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Movie Critique - Mark of the Vampire

Stars: 3 / 5

Recommendation: A camouflaged supernatural movie with a twist on the vampires is a minor gem in the world of horror classics.

Mark of the Vampire is a 1935 American horror film starring Lionel Barrymore, Bela Lugosi, Elizabeth Allan, Lionel Atwill and Jean Hersholt among others. Directed by Tod Browning and co-produced by Browning and E. J. Mannix.

Count Mora (portrayed by Bela Lugosi) and his daughter Luna (portrayed by Carroll Borland) come under suspicion when Sir Karell Borotyn is found murdered. Baron Otto Von Zinden (portrayed by Jean Hersholt) and Dr. Doskil (portrayed by Donald Meek) think Sir Borotyn was killed by a vampire. Professor Zelen (portrayed by Lionel Barrymore), an expert on vampires comes to their aid in uncovering the truth. 

The film has been described by everyone as the talkie remake of Browning's lost 1927 film London After Midnight. Screenplay for this film was given by Guy Endore and Bernard Schubert.

Lugosi's Count Mora has a bullet wound on his temple but there is no explanation given to it. He doesn’t have any dialogues until the very end. This is the second film that Lugosi portrays a vampire which was directed by Browning. The earlier film was the 1931 film Dracula.

This is film debut for Carroll Borland, who plays the part of Count Mora's daughter, Luna. Even she doesn’t have any dialogues until the end. Lionel Barrymore as Professor Zelen is as usual at his best. 

Donald Meek as  Dr. Dokil is a pleasure to watch. I remember him as Nick Carter's sidekick Bartholomew, the B-Man, in Nick Carter movies series with Walter Pidgeon as Nick Carter

A camouflaged supernatural movie with a twist on the vampires is a minor gem in the world of horror classics. Despite Lugosi not having any dialogues through the entire film, his expressions and silence gave a certain chill that perhaps the dialogues wouldn’t have. Quite enjoyable horror flick!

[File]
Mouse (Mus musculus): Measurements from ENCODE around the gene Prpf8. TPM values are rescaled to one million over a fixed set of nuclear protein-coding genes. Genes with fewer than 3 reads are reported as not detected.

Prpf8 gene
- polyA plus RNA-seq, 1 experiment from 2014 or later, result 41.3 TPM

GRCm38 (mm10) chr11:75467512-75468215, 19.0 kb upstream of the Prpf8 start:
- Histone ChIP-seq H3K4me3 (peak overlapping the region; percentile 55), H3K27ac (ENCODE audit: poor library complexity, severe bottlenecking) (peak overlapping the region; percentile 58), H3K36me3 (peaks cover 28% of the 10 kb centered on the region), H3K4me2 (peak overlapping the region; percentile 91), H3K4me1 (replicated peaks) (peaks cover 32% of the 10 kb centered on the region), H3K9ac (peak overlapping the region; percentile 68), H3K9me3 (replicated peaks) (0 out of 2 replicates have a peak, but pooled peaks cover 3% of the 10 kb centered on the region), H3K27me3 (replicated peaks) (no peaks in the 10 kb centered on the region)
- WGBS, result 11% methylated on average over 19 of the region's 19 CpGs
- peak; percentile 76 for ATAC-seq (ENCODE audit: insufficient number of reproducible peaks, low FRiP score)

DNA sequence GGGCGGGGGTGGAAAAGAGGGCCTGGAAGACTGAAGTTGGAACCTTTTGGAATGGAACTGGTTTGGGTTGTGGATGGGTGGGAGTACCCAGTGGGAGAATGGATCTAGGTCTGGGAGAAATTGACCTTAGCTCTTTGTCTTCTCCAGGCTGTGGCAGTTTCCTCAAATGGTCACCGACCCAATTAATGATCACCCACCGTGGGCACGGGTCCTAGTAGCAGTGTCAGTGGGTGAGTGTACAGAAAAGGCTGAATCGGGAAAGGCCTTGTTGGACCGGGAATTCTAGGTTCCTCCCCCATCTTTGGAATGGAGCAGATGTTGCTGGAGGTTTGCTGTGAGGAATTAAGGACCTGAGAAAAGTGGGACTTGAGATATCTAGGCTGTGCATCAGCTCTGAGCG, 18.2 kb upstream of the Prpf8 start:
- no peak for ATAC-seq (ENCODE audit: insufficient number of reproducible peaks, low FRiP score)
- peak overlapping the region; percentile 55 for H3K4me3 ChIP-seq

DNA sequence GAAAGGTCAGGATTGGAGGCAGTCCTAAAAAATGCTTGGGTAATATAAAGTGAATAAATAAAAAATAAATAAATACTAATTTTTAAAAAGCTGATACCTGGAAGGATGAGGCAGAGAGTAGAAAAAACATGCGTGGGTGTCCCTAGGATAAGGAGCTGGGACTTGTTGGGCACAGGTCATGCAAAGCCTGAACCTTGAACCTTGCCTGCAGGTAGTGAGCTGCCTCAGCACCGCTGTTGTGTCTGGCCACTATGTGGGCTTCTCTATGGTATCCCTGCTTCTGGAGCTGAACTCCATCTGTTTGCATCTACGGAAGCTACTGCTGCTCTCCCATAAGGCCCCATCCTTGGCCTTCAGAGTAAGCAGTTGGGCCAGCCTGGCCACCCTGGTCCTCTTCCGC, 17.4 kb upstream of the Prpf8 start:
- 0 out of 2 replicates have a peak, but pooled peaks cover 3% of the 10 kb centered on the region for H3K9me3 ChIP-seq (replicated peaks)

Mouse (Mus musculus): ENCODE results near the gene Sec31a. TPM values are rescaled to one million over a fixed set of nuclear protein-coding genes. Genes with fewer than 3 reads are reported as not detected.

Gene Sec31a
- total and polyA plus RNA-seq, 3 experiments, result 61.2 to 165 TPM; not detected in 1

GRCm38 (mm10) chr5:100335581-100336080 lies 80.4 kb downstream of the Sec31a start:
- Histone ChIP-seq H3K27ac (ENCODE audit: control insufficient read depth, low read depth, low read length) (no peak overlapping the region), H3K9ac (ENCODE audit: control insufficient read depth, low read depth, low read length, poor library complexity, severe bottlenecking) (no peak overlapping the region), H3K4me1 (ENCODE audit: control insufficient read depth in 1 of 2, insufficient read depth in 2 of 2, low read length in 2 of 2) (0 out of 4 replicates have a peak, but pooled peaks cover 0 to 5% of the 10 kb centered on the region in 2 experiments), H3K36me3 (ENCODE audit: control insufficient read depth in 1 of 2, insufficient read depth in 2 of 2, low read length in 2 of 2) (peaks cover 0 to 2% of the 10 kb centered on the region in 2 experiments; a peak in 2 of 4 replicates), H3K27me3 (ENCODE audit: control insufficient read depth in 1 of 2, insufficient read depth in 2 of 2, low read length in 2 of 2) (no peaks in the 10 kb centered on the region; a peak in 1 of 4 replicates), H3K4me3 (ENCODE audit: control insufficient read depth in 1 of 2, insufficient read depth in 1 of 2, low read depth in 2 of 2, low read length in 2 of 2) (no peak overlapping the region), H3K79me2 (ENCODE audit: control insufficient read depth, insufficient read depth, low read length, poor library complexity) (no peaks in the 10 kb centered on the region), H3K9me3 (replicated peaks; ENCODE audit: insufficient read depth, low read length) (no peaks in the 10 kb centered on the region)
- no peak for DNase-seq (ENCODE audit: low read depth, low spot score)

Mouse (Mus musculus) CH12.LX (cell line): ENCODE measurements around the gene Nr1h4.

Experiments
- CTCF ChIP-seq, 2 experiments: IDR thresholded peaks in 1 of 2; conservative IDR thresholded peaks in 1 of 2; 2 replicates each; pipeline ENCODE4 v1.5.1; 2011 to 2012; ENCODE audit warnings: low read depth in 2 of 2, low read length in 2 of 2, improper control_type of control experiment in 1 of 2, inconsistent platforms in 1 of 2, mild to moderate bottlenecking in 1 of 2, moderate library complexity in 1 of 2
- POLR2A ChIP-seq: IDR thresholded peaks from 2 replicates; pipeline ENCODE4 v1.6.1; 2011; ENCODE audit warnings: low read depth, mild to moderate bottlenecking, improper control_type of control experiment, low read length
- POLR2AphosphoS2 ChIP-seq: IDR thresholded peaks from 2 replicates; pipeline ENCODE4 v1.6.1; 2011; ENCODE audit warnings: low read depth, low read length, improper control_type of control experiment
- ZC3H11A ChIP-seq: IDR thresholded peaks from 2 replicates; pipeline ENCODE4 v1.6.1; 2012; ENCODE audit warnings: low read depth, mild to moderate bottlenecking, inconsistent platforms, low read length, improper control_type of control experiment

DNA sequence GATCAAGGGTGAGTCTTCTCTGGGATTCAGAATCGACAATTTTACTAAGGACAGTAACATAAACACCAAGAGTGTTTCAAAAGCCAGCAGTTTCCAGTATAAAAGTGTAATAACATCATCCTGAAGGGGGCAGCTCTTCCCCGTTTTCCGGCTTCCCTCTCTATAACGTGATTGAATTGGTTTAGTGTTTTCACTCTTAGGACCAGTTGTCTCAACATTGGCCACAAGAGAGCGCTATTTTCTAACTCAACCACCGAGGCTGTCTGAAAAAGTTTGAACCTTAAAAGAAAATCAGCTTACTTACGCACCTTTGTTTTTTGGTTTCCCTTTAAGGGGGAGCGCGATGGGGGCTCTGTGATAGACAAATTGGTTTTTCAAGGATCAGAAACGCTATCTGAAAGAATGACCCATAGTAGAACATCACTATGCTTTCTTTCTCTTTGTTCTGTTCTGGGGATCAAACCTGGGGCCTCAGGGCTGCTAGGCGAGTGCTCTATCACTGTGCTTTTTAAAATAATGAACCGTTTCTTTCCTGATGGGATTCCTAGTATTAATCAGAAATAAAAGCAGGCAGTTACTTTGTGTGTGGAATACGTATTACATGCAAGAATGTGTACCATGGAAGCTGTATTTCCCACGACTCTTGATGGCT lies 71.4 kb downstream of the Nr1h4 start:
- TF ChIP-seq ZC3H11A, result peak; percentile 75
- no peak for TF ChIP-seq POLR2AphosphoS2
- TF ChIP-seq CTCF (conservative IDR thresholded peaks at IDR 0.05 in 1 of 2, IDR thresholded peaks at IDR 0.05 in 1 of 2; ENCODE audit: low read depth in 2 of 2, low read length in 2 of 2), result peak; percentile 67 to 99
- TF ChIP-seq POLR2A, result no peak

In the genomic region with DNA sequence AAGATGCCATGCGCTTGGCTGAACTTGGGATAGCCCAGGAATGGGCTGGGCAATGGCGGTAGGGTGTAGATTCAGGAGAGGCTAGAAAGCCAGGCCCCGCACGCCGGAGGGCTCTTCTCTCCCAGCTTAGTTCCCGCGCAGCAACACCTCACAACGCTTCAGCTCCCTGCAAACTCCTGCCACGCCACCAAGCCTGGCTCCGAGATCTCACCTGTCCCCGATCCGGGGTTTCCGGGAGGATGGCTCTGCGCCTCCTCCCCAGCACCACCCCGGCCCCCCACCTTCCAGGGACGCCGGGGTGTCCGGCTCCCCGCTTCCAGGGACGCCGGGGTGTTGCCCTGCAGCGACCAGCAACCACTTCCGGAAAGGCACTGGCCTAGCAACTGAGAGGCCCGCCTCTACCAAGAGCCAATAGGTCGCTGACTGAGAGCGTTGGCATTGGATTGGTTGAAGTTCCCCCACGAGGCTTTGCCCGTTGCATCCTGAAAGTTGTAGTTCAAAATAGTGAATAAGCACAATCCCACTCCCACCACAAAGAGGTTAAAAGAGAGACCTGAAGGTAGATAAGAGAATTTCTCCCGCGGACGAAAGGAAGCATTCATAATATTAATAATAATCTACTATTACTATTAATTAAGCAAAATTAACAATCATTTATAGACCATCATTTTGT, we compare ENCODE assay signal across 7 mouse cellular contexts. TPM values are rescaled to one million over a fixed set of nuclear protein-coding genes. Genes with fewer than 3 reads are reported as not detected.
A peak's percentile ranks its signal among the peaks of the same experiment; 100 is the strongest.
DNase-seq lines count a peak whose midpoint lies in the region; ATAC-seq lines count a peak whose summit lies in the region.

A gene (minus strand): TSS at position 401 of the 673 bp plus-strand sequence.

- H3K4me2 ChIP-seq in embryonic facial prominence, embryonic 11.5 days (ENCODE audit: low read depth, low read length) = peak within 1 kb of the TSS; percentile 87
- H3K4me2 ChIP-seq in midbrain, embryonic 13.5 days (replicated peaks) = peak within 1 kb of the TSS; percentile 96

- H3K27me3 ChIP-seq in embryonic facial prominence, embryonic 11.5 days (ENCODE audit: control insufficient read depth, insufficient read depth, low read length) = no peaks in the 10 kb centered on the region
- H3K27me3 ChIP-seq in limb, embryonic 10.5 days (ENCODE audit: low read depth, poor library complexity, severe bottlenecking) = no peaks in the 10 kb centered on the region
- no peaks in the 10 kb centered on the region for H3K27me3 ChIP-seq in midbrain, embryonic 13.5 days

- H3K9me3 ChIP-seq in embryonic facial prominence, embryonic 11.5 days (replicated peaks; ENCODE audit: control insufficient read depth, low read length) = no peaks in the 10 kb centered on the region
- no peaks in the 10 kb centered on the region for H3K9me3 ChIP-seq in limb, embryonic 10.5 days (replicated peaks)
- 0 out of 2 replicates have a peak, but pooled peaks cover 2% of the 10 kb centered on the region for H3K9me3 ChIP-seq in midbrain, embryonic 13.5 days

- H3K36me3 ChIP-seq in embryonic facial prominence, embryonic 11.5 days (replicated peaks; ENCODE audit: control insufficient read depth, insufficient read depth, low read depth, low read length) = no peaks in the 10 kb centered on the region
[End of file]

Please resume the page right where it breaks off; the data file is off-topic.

Spoiler Alerts:

1) Grammatical / Historical / Location / Character Errors:

a. Jessie Ralph is credited as a midwife. But she is seen at the beginning of the film collecting firewood in a cemetery. The one who plays midwife is Louise Emmons but she doesn’t get credit for her role.

b. If everyone were revealed to be just actors then how does Count Mora and Luna turn to bat and back to humans? Same thing with them being able to pass through cobwebs without breaking them - if they were mere actors they shouldn’t be able to do so. Was there special effects used by Professor Zelen to keep with his plot? Or somewhere along the line director Browning removed a few scenes thus disconnecting these?

c. If the Professor and the Baron are sitting on the steps which they have come down from, how is there a reflection of the candle on his left hand while the candle is in the right hand?

d. The butler Jan is sometimes pronounced as "Jan" when it's actual pronunciation is "Yan".

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